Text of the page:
Password Attacks & Physical Attacks | CompTIA Security+ SY0-601 | 1.2b

In this video you will learn about password attacks & physical attacks such as: spraying attacks, dictionary attacks, brute force attacks, rainbow tables, plaintext/unencrypted attacks, malicious USB cables, malicious flash drives, card cloning, and skimming.

Password Attacks


Password spraying is an attack that attempts to access a large number of accounts (usernames) with a few commonly used passwords.  Traditional brute force attacks attempt to gain unauthorized access to a single account by guessing the password.  This can quickly result in the targeted account getting locked out, as commonly used account lockout policies allow for a limited number of failed attempts (typically 3 to 5) during a set period of time.  During a password-spray attack (also known as the “low-and-slow” method), the malicious actor attempts a single commonly used password (such as Password1) against many accounts before moving on to attempt a second password, and so on.  This technique allows the actor to remain undetected by avoiding rapid or frequent account lockouts.  Password spray campaigns typically target single sign-on (SSO) & cloud-based applications utilizing federated authentication protocols.  Targeted federated authentication can help mask malicious traffic.  Additionally, targeting SSO applications helps maximize access to intellectual property if the attack succeeds.[1]


A dictionary attack is a form of brute force attack technique for defeating a cipher or authentication mechanism by trying to determine its decryption key or passphrase by trying thousands or millions of likely possibilities, such as words in a dictionary or previously used passwords, often from lists obtained from past security breaches. Dictionary attacks can be prevented by locking systems after a specified number of incorrect passwords are offered and by requiring sophisticated passwords that do not include identifiable information such as birthdays, family names, etc.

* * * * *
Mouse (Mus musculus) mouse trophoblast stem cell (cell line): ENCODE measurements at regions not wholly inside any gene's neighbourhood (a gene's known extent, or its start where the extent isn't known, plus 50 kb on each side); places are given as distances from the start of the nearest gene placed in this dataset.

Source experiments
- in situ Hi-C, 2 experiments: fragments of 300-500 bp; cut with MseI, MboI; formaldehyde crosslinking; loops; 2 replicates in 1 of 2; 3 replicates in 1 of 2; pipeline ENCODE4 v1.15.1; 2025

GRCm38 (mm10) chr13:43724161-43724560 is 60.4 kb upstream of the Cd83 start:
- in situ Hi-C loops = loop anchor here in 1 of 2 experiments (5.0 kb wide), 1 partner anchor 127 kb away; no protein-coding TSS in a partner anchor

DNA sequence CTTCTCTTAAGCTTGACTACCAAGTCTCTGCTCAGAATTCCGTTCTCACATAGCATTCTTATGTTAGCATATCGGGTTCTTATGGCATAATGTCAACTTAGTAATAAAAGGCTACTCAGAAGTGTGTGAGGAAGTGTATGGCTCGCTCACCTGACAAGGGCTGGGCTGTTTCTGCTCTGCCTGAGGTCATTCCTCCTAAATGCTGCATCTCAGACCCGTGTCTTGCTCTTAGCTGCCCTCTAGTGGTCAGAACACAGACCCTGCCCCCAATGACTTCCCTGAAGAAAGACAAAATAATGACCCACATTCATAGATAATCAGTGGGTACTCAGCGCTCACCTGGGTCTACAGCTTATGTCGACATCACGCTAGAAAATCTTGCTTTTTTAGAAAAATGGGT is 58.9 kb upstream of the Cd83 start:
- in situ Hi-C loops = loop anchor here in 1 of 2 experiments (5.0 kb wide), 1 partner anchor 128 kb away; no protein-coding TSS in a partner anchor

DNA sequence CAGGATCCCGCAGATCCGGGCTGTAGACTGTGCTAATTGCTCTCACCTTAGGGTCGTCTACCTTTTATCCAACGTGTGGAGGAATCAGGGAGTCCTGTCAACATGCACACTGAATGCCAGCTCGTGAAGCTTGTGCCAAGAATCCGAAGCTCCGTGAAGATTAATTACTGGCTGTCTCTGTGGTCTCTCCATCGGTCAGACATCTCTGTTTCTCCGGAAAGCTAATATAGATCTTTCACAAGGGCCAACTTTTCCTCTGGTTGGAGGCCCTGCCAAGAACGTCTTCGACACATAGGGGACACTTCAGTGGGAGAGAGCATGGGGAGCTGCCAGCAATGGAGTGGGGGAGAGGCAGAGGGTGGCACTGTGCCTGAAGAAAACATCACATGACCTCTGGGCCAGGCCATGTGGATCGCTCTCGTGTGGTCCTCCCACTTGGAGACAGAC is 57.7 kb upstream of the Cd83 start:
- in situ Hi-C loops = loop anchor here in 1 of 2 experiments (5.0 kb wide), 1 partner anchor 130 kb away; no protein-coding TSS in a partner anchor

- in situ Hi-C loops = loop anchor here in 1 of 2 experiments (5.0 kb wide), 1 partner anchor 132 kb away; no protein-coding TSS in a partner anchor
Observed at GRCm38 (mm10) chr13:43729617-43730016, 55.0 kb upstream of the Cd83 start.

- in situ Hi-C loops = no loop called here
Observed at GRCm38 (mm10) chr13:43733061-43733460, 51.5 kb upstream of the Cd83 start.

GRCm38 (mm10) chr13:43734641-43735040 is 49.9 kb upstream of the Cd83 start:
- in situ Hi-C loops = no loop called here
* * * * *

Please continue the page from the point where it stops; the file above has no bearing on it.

Brute Force

A brute force attack consists of an attacker submitting many passwords or passphrases with the hope of eventually guessing a combination correctly. The attacker systematically checks all possible passwords and passphrases until the correct one is found. System and network administrators setting up password rules that require a system to lock after a specified number of incorrect passwords are input is one way to prevent a brute force attack. Longer passwords also aid in the fight against brute force attacks.

  • Offline:  the attacker has access to the encrypted material or a password hash & tries different keys without the risk of discovery or interference.
  • Online:  the attacker needs to interact with a target system by trying to guess the username & password at the login interface.[2]

Rainbow Table

A rainbow table is a hash function used in cryptography for storing important data such as passwords in a database. A rainbow table attack (similar to a brute force attack, except more mathematically sophisticated & takes less time) is a type of hacking wherein the perpetrator tries to use a rainbow hash table to crack the passwords stored in the database.